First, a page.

Murphy's Law: July 20, 2003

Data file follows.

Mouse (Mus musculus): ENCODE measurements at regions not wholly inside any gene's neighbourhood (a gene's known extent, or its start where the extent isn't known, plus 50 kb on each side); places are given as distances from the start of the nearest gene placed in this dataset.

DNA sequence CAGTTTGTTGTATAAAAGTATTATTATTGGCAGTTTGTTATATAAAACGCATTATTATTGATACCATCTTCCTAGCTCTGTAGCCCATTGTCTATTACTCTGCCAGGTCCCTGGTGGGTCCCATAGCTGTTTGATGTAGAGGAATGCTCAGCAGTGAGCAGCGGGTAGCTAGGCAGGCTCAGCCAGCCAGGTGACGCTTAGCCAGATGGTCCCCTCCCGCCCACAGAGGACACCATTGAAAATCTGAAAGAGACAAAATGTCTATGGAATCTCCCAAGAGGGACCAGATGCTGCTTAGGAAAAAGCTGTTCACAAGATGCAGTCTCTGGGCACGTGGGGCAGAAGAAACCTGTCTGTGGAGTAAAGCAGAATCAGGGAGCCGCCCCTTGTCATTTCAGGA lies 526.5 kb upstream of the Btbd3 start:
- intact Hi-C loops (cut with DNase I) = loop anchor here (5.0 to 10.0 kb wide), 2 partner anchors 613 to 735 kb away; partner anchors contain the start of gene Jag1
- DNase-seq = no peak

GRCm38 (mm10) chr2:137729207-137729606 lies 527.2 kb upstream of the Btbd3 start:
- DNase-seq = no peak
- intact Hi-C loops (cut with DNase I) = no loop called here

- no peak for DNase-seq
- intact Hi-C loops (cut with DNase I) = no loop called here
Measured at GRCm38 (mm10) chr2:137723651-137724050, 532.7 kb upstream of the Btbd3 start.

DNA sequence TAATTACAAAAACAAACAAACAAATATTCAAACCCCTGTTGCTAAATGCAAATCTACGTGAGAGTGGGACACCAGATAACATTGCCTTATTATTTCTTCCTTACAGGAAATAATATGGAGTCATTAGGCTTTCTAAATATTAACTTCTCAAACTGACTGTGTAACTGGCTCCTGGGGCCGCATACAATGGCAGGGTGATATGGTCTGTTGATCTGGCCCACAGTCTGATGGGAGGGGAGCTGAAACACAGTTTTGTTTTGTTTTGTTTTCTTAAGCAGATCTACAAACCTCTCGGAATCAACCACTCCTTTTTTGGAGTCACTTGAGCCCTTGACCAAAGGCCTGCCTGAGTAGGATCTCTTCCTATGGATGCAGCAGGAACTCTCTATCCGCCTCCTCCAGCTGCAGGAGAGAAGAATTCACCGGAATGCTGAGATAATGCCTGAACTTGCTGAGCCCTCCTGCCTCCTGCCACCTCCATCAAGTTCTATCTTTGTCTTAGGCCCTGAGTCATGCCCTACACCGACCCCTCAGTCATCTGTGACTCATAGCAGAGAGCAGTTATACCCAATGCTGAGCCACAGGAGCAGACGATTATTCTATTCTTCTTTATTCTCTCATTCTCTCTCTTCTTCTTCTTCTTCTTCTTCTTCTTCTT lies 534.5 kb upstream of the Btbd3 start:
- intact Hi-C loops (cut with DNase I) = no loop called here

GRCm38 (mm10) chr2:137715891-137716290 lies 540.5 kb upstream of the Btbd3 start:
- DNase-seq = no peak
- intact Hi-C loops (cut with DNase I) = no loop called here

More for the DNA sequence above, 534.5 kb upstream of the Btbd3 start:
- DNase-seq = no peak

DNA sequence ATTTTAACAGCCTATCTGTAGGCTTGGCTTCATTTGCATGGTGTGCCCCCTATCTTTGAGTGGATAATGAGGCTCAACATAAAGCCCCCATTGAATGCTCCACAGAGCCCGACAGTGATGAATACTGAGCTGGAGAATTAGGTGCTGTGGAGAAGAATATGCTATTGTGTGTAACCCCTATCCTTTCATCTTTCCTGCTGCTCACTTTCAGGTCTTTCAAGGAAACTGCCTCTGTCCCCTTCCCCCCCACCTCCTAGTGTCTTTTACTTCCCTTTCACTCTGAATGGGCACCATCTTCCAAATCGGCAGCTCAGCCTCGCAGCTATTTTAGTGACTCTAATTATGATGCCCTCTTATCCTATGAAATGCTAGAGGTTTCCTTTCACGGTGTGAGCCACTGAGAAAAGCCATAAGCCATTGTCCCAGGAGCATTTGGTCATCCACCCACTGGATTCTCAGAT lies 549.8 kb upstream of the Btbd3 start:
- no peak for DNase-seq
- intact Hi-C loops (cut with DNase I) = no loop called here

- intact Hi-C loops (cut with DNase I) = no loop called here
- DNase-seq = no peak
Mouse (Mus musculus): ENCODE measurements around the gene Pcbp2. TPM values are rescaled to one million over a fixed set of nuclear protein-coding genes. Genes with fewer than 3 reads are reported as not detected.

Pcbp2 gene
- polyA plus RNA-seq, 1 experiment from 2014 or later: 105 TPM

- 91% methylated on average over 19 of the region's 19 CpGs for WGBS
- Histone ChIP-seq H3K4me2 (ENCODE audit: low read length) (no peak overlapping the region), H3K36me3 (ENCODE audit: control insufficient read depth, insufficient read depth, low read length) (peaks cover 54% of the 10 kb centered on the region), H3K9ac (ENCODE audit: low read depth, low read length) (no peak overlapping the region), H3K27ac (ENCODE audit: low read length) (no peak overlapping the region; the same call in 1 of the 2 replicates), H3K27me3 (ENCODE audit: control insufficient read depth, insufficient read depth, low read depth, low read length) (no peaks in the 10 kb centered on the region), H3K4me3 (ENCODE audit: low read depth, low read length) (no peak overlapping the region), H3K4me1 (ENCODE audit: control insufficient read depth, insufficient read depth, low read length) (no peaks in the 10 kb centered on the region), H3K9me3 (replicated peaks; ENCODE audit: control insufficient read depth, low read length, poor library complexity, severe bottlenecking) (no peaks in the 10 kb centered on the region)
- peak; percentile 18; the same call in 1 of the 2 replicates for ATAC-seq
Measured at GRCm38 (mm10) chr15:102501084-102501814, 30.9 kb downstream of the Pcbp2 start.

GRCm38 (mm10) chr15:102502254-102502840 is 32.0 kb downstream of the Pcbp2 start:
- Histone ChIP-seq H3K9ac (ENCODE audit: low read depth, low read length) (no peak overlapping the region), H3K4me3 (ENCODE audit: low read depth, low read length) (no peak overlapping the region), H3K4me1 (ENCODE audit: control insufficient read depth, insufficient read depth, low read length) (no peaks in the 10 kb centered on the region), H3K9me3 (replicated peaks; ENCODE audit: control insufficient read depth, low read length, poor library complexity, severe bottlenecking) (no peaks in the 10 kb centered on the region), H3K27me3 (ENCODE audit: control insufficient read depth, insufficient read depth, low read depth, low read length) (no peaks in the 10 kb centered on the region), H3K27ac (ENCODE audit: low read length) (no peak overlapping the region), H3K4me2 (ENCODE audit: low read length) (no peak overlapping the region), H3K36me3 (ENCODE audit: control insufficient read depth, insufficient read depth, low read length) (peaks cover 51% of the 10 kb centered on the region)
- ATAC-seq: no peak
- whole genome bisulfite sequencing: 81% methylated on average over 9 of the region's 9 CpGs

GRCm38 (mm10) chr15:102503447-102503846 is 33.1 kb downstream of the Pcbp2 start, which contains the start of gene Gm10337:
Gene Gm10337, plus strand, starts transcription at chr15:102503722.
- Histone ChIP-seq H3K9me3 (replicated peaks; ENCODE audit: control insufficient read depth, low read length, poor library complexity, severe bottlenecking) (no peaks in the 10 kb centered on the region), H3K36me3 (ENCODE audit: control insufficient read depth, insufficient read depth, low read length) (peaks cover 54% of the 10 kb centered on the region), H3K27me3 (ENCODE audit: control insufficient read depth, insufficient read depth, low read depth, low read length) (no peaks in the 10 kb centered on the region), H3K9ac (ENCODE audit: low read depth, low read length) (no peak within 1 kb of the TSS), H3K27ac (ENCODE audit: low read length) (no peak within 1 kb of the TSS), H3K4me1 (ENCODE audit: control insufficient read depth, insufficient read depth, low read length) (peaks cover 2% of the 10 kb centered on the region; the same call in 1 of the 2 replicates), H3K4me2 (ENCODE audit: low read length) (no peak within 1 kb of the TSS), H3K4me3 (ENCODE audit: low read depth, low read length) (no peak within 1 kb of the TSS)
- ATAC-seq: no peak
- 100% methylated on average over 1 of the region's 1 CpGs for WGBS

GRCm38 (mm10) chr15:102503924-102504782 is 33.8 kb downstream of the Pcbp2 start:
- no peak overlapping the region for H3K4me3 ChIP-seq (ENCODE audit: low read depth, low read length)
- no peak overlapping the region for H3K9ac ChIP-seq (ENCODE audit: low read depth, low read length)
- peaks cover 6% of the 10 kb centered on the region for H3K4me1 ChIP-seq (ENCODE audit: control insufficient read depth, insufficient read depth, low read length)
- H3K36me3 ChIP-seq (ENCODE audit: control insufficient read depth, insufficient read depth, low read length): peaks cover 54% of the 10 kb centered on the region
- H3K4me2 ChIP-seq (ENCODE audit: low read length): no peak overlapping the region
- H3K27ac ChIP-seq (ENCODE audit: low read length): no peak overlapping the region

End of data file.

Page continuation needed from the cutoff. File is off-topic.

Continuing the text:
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Current American combat divisions have 25-30 battalions assigned, with half of them being combat units. These battalions are organized into seven brigade size organizations, plus the division headquarters (which often controls the Military Intelligence battalion, Signal Battalion and several company size units.) Over the last decade, American army combat divisions have undergone some subtle changes in organization and operation. One of the more noticeable differences has been the appearance of the "fourth brigade." Since the 1960s, Army divisions referred to their "three brigades" to mean the three brigades that contained their infantry and armor battalions. But in the 1980s, the aviation battalion the divisions had since the 1960s, was expanded to an aviation brigade. In the 1990s, it became customary to assign the division reconnaissance battalion to the aviation brigade as well. This meant that a brigade that usually had a transport helicopter battalion and an attack helicopter battalion now had a ground unit (the cavalry squadron, which was a battalion size unit). In some divisions, the aviation brigade sometimes had a tank or infantry battalion assigned as well, at least for training exercises or combat operations. During the 1990s, tank and mechanized divisions were given two more engineer battalions, with the three engineer battalions now organized into an engineer brigade. Although these are combat engineers, the three battalions are usually assigned to one of the four combat brigades. There are two other "support brigades"; the divisional artillery (with four artillery battalions) and the divisional support command (with six or more support and maintenance battalions.) Manpower in US divisions now runs close to 20,000 troops with the attachment of additional artillery and aviation battalions. Sometimes yet another combat brigade is attached as well.

 


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